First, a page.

It’s Easter Sunday, and for the past forty days and forty nights (the Lenten season before Easter) I haven’t done the traditional “New Year’s Resolution, Catholic-Style” of giving up red meat, coffee, or whatever food I should be partaking less of anyways.
I didn’t do the usual “do more volunteering” or “be more Earth-friendly” as if Lent was a service-learning project (which is also pretty traditional for us middle-class/ middle-of-the-road/ First World-U.S. Catholics).
Instead, I took the time to see where I had been, to see where I am, and to see where I’d like to be in ten years.
Where I had been:
I had been a damn selfish, toxic person for the better part of my late twenties/early thirties. In fact, I had slipped into classic toxic behavior so unconsciously, so mindlessly (because everything else in my academic and professional life was sane and healthy), that the only way I could escape it was to be so toxic that those most affected in my personal and social circle ran as far away from me as possible.
Only when it was just me, alone with a tiny human being totally dependent on me, did I look around and declared to my baby son, “DUDE. Your mommy was a SHIT.”
I actually went to confession — hard-core, face-to-face, blubbering-and-snotting in front of a priest — during the latter part of my pregnancy and then just before my divorce. I had to reconcile myself with not only my God, but also to that lost, arrogant, prideful person I had been for the better part of the late 1990s/early 2000s.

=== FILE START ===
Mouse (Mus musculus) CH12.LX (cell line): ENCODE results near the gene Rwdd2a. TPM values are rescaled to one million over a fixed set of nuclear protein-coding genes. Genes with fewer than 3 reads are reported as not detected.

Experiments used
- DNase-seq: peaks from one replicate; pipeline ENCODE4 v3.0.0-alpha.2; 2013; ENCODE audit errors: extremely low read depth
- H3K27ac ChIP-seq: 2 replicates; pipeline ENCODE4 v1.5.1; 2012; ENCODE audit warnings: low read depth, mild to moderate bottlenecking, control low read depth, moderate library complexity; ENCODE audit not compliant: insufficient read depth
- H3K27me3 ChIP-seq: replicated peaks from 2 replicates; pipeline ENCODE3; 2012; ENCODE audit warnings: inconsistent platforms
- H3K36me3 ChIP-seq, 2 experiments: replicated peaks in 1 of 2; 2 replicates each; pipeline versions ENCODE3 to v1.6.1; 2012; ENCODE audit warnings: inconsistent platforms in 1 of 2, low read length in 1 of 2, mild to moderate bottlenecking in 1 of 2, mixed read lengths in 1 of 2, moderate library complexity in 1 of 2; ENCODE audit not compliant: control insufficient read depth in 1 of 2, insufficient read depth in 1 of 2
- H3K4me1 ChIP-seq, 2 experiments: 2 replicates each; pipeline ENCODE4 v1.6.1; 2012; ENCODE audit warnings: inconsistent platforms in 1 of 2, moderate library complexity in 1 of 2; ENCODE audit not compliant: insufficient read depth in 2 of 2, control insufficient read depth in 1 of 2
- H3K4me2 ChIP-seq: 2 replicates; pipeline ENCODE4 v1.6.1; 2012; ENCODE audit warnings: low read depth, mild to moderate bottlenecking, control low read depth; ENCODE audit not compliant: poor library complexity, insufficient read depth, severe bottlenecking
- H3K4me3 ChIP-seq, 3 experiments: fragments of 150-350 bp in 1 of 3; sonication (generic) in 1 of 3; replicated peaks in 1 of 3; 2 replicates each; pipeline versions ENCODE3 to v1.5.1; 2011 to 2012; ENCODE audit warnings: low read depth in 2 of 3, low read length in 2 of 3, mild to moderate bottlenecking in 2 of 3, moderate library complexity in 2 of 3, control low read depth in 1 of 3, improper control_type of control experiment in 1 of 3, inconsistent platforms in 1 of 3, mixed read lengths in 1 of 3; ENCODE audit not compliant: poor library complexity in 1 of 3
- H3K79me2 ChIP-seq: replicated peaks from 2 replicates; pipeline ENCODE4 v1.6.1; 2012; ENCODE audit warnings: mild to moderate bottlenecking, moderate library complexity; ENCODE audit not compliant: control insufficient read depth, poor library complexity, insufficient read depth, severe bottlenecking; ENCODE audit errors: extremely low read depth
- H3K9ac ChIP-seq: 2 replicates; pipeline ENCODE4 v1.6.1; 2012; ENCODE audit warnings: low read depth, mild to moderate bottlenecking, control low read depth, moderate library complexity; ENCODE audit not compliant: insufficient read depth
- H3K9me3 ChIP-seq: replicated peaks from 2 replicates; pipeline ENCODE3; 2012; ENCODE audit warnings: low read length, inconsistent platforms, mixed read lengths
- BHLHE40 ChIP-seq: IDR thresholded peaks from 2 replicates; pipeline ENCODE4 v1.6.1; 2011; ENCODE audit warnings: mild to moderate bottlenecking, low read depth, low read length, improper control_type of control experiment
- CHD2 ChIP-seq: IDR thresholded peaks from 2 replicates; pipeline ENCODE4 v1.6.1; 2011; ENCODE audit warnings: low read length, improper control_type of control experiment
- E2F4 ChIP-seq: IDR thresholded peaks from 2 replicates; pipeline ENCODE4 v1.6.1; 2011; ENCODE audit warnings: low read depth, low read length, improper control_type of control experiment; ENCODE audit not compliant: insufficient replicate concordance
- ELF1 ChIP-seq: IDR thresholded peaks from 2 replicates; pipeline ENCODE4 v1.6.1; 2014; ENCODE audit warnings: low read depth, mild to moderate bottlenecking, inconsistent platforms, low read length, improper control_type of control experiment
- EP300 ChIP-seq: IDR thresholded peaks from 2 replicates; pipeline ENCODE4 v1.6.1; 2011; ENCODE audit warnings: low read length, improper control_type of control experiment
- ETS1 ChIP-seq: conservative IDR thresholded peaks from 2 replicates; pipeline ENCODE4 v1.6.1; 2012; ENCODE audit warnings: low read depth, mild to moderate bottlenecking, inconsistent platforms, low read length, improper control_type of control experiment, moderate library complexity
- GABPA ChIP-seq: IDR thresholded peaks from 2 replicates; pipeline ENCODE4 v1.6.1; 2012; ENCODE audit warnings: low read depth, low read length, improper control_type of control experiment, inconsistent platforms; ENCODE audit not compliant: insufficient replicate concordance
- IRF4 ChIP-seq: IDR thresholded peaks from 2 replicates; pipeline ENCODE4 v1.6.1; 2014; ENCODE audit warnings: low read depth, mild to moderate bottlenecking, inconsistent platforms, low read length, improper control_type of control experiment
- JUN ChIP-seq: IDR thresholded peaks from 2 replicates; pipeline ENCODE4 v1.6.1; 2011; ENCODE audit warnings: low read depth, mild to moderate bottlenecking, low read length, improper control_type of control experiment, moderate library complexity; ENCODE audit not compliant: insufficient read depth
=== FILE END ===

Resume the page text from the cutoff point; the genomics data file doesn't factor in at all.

Where I am now:
I’m a work-in-progress, paying back past debts and being grateful that I have the second chance to do so.
Literally, I am paying down debts: I have $56.8K left of a student loan, accrued during my years as a full-time doctoral student. I have $24.1K left of the house’s equity that I owe my ex-husband, as part of the divorce settlement. But I am also paying down family-time debt, when I neglected my own family in years past, opting to spend time and money with others instead of my parents and siblings. Now, after church, I spend every Sunday with my folks (more so if they need me and I can accommodate within my schedule as full-time professor and single mom). Speaking of which —
My social life is my family now, especially my son’s, and that is SO MUCH A GOOD THING. My parents are in their 70s, with a dad managing stage-1 liver cancer for three years. My son will be nine — NINE! — later this year, and I can see the years flying by fast, so fast, too fast, when one day my only child will be a man and make his own way in this wildly brutal and beautiful (what Glennon Melton of Momastery calls “brutiful”) world.
So — yeah. To my Filipino mom’s somewhat dismay — “But you’re still YOUNG! You still look good! You should find someone and remarry!” — I’m celibate.
There. I said it. I’m pretty much living an oddly nun-like existence. I teach and mentor students and young colleagues at work. I single-mom like heck to my sweet yet at times frustrating son. I oldest-child/big-sister/weird-auntie like crazy to my family. I fan-girl over MythBusters and Doctor Who. And I write and write and write (although not enough on this blog — mea culpa!).